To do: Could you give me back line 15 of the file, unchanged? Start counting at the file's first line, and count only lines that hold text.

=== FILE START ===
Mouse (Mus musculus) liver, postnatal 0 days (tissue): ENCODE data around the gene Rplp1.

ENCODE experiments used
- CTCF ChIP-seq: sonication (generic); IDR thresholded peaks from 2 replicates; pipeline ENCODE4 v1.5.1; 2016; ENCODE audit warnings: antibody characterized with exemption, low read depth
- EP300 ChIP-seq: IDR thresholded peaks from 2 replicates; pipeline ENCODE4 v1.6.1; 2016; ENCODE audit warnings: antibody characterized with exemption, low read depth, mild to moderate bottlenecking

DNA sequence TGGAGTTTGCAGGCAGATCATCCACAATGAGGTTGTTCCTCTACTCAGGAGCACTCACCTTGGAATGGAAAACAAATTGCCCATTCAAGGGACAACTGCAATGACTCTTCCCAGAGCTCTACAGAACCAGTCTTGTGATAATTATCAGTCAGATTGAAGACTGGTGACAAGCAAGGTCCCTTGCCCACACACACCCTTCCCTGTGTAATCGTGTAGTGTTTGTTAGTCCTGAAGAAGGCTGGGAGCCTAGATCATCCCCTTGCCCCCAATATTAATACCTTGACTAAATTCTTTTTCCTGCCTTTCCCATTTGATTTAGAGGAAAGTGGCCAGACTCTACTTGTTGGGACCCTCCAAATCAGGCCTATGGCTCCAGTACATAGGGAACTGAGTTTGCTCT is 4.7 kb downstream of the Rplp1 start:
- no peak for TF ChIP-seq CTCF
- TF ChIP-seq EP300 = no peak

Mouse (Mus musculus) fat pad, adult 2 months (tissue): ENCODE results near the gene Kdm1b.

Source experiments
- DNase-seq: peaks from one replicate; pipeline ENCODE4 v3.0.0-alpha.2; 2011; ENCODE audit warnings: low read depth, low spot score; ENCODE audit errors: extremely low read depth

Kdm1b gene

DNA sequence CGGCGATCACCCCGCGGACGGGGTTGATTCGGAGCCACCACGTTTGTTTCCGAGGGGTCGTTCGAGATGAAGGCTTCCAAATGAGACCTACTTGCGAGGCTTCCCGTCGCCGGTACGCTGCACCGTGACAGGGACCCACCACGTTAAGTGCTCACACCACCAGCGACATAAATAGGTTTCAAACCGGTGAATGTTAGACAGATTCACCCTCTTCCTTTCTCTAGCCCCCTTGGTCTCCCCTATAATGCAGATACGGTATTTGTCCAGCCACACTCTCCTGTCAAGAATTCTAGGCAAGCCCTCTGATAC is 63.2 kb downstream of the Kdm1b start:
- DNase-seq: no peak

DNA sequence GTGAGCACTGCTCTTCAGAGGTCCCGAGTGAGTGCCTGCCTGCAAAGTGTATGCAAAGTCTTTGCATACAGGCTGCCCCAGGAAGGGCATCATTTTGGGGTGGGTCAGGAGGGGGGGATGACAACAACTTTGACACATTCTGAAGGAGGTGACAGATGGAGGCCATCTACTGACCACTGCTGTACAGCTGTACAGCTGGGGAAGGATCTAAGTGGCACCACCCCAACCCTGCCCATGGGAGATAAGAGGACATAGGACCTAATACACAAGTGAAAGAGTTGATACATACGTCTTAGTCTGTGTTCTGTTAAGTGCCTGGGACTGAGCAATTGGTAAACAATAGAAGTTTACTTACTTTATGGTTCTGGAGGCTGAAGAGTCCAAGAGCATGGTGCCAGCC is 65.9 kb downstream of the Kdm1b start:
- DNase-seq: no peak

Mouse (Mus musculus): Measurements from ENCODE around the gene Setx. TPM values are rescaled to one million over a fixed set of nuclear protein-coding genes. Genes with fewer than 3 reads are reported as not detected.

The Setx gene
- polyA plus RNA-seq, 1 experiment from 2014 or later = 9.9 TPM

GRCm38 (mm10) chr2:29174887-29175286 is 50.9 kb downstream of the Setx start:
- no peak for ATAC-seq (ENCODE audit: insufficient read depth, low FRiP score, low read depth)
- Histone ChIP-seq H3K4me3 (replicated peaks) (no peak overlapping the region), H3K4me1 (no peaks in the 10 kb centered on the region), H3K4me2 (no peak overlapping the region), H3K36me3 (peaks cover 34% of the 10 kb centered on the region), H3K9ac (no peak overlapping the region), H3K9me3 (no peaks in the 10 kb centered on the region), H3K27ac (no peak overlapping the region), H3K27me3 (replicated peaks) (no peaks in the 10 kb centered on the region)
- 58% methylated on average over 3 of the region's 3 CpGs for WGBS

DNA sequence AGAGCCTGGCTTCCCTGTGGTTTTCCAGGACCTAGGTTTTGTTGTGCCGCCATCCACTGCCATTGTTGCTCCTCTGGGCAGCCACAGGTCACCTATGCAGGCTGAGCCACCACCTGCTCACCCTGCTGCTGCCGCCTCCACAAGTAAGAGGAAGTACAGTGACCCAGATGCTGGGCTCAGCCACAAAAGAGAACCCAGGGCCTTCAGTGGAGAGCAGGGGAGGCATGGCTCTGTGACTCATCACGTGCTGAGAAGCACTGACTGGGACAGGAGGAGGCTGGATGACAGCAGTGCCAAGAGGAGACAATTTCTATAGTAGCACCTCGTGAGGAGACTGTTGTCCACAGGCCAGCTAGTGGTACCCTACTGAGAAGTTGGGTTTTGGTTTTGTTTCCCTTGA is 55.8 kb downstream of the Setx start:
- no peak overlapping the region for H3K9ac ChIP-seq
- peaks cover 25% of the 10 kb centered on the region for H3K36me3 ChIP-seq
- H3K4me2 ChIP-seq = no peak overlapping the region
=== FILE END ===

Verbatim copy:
- DNase-seq: no peak